What motivated African Americans to volunteer for a segregated military during WWI?
When the United States entered World War I, segregation was entrenched in military culture as well as civilian society. It put barriers up to prevent African Americans from enlisting. Despite this, about 380,000 African Americans served in the U.S. military during the war.
Colonel Charles Young was the highest-ranking African American Army officer in 1918. Despite an impressive leadership record, the Army refused Young’s request to command troops in Europe. Military leaders told him he was not healthy enough to serve.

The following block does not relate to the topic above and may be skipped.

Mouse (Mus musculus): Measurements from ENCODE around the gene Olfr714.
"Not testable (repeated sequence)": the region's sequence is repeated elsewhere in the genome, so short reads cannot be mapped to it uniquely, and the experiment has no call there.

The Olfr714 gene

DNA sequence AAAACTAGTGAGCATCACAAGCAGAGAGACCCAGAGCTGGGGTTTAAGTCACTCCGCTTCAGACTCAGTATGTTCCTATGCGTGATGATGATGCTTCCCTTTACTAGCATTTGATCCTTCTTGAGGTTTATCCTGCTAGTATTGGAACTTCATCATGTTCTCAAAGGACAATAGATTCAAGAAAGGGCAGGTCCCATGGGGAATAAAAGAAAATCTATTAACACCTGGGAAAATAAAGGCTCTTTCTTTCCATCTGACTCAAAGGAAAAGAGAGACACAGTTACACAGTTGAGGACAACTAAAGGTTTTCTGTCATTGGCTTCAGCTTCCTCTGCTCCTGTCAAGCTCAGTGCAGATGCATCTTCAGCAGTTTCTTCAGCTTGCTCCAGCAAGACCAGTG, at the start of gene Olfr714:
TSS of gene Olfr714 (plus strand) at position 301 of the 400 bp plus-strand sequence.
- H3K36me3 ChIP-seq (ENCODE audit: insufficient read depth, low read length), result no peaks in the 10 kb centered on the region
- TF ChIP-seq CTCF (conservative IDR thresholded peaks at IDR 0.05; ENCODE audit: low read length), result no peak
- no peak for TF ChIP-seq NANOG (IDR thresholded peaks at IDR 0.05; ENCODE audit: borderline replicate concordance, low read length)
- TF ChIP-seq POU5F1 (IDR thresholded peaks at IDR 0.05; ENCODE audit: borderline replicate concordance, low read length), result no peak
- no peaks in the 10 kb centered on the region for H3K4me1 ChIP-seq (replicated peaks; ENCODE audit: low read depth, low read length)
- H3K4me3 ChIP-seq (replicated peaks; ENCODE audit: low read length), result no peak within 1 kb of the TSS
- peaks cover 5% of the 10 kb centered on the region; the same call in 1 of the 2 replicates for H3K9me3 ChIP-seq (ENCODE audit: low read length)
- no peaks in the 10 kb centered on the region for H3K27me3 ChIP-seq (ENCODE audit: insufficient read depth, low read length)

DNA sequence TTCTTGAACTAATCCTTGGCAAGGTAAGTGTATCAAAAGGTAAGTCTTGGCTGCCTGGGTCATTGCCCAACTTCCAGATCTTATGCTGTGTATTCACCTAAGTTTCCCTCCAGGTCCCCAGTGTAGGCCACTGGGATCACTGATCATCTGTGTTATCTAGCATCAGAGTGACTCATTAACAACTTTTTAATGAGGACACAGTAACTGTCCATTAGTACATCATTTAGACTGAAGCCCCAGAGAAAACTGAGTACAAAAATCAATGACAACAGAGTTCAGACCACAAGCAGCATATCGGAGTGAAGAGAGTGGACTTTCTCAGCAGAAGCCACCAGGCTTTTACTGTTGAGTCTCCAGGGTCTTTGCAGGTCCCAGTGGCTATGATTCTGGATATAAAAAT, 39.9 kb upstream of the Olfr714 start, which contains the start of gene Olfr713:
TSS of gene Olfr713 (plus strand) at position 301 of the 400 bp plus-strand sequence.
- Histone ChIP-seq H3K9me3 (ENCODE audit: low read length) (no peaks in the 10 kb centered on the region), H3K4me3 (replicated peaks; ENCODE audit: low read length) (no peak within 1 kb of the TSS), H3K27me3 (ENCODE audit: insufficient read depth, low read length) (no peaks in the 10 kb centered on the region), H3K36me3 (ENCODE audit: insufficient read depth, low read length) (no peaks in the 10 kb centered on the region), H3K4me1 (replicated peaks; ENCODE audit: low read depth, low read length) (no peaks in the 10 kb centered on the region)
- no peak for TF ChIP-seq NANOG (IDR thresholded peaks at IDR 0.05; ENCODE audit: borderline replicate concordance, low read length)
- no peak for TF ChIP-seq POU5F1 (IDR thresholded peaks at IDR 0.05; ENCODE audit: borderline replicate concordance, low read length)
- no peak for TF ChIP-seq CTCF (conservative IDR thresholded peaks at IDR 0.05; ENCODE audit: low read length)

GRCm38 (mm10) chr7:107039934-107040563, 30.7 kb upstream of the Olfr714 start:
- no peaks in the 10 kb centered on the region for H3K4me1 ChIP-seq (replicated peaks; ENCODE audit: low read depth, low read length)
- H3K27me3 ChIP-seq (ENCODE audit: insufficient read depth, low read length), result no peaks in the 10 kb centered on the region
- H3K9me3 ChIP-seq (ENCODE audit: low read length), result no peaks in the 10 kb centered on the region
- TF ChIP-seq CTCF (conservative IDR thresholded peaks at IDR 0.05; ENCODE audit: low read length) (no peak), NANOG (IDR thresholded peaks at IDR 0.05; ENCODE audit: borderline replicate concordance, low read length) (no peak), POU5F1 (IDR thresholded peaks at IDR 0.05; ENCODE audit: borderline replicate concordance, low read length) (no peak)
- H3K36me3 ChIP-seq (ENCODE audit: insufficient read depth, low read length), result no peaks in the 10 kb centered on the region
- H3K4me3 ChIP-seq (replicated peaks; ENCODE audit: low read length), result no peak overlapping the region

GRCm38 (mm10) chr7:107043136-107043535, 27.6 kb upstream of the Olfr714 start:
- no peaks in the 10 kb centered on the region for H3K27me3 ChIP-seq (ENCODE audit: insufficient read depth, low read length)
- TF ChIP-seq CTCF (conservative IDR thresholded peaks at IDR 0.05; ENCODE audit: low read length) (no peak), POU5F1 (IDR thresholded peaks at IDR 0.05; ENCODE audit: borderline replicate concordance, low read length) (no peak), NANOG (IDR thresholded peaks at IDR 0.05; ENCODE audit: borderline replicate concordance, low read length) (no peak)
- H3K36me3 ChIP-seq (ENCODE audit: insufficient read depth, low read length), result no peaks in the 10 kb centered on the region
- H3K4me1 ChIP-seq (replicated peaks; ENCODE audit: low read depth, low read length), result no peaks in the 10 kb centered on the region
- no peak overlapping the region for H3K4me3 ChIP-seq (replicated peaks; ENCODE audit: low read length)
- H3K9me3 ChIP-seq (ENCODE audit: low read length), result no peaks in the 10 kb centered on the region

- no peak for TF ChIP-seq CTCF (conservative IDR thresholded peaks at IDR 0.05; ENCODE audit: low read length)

To prove his fitness, Young made a difficult ride on horseback from his home in Wilberforce, Ohio to Washington, D.C. His brave display failed to persuade the Secretary of War. Young did not lead soldiers in Europe, but he fought for respect on the Homefront.